Correspondence  |   March 2013
Ensuring Future Academic Anesthesiologists: A Matter of Recruiting “The Best” Residents?
Author Notes
  • Meriter Hospital and University of Wisconsin Madison, Madison, Wisconsin.
Article Information
Correspondence   |   March 2013
Ensuring Future Academic Anesthesiologists: A Matter of Recruiting “The Best” Residents?
Anesthesiology 3 2013, Vol.118, 758–759. doi:10.1097/ALN.0b013e3182837e44
Anesthesiology 3 2013, Vol.118, 758–759. doi:10.1097/ALN.0b013e3182837e44
To the Editor:
In their Editorial View regarding the selection among applicants for U.S. anesthesia residencies, Fleisher et al.  1 raise the question “are we recruiting the wrong applicants if we desire the training of more physician scientists for the future?” They briefly acknowledge that all programs want foremost to train applicants who will become competent clinicians, demonstrate professionalism, and reflect well on the specialty. Beyond that, however, they focus on a concern that we are failing to recruit  candidates destined to become academic anesthesiologists. They conclude, “If there is a flaw in the recruitment of research-oriented residents, it lies in our ability to attract the best applicants, not in our selection process.” Recent troubles in medical academia, however, could suggest an alternative view: that the failure to produce academically oriented anesthesiologists, has less to do with the aptitude and character of selected applicants, and more to do with unsavory aspects of the current culture within U.S. academic medicine.
A contemporary survey of established medical faculty found 21% considering leaving academics.2 Relevant predictors of such intent were “feeling unconnected to colleagues, moral distress, perception of the culture being at times unethical, and feelings of being adversely changed by the culture.” Could it be that our residents, perceiving an ethically challenged environment, choose not to pursue creative impulses toward research or teaching, which might have flourished under a different model?
Arguably, recent changes in the goals and reward system of U.S. academic medicine have degraded its culture, and thus its appeal to idealistic potential future scholars. Among these changes are (1) the corporatization of U.S. academic medical centers, (2) the marketization of academic and clinical performance recognition, and (3) the increasing privatization of funding for clinical research. Accordingly, the mission of U.S. academic hospitals has shifted from providing care for all comers, to a morally questionable health-care-for-profit motivated endeavor.3 Similarly, academic physicians, previously motivated by a culture placing highest value on clinical skill, masterful teaching, and scientific curiosity, are now accustomed to an intradepartmentally competitive “relative value units” system whereby each grant award, publication, patent, or clinical effort is driven by financial remuneration and increments of professional status.4 Finally, a plurality of clinical research, historically funded publicly or by intramural sources, is now funded more often by industry, and thus is tainted by perceived, and often real, conflicts of interest.5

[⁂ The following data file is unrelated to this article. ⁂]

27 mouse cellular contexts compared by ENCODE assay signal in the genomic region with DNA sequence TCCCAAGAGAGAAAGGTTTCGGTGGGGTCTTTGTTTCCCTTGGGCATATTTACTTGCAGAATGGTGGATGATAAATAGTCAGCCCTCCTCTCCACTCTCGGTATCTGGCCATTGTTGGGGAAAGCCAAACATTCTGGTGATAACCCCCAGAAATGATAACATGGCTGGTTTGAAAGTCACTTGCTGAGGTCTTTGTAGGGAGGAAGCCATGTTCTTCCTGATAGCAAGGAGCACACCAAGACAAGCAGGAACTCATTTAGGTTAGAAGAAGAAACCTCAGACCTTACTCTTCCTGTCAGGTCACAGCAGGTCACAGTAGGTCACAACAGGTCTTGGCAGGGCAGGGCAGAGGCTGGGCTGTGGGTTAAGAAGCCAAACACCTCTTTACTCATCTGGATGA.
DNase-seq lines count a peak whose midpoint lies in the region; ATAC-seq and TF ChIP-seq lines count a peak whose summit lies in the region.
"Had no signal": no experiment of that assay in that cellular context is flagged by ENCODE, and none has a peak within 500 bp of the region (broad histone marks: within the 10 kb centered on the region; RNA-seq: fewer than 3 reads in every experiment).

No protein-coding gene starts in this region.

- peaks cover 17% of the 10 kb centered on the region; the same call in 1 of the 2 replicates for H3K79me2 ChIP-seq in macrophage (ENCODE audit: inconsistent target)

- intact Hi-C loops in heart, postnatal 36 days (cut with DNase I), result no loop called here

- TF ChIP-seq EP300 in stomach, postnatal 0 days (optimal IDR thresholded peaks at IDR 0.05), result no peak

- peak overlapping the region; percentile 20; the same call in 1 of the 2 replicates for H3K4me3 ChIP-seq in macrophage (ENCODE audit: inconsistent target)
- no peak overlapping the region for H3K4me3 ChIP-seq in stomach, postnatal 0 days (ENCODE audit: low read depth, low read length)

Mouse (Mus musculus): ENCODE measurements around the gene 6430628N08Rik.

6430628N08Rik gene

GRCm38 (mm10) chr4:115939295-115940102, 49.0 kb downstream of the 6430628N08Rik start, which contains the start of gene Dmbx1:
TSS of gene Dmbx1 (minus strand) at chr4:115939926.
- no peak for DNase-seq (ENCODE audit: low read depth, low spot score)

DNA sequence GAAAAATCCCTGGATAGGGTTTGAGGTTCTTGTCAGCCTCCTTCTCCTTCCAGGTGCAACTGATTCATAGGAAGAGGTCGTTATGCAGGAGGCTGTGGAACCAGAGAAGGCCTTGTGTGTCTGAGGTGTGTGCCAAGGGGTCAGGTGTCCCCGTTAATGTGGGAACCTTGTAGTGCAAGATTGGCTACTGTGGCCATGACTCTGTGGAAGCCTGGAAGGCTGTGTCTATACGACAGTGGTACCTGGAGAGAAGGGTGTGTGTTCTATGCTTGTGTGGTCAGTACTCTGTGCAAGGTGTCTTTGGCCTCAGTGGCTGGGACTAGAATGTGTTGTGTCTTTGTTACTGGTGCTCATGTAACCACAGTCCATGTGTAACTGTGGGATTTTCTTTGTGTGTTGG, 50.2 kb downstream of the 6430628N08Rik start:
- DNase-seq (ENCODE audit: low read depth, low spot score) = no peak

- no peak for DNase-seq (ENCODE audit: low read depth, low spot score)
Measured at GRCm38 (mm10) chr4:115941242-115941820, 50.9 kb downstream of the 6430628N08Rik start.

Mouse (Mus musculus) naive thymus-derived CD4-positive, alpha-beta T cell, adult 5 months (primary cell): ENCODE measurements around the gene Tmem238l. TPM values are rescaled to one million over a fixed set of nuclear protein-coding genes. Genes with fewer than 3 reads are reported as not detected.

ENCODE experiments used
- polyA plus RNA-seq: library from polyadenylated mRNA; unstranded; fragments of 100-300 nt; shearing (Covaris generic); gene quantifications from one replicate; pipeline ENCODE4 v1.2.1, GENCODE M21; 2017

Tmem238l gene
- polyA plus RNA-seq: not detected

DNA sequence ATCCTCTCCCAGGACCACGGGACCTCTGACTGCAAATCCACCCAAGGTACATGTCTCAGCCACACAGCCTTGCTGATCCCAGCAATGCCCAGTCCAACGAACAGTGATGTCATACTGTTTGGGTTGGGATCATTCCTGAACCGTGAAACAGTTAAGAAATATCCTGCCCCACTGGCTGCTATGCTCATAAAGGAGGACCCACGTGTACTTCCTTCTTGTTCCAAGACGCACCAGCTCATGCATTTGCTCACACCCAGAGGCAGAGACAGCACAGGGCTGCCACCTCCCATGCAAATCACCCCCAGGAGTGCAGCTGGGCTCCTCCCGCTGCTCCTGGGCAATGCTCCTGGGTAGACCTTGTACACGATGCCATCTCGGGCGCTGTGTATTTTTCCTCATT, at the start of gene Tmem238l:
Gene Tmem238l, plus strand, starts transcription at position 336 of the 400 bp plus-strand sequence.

Traditionally medicine has been conceived of as “a calling” and the noblest of professions. Its most revered figures, like Virchow and Osler, were superior scholars, clinicians, and bedside teachers. The perversion of our academic reward system from one at its best altruistic, to one focused unprofessionally on the economic bottom line undoubtedly has led some clinician-scientists astray. Many authors have worried about a burgeoning epidemic of academic misconduct that seems coincidental with these adjustments in academic “recognition” and pressures.4 Unfortunately, anesthesiologists (Scott Reuben and Joachim Boldt, as two recent examples) have figured prominently in notorious, scientifically and clinically damaging, instances of such conduct and may serve as warning beacons of an academic culture, even in anesthesiology, whose integrity deserves scrutiny.
When pondering failures to grow our academic workforce, we need to look beyond the trainee recruitment process, and the hypothetical implication of deficits among our (in fact, talented, fresh, and mainly unselfish) recruits, although that element deserves attention. We need also to consider the possibility that witnessing a degraded culture and a tarnished sense of “professionalism” in the academy may also drive nonacademic  career choices among otherwise appropriately selected  , but academically discouraged, residents.
Meriter Hospital and University of Wisconsin Madison, Madison, Wisconsin.
Fleisher LA, Evers AS, Wiener-Kronish J, Ulatowski JA. What are we looking for? The question of resident selection. Anesthesiology. 2012;117:758–759
Pololi LH, Krupat E, Civian JT, Ash AS, Brennan RT. Why are a quarter of faculty considering leaving academic medicine? A study of their perceptions of institutional culture and intentions to leave at 26 representative U.S. medical schools. Acad Med. 2012;87:859–69
Sarpel U, Vladeck BC, Divino CM, Klotman PE. Fact and fiction: Debunking myths in the US healthcare system. Ann Surg. 2008;247:563–9
Steers WD. What money can’t buy: The moral limits of academic medicine. J Urol. 2012;188:1067–9
Angell M. Industry-sponsored clinical research: A broken system. JAMA. 2008;300:1069–71 (Accepted for publication November 30, 2012.)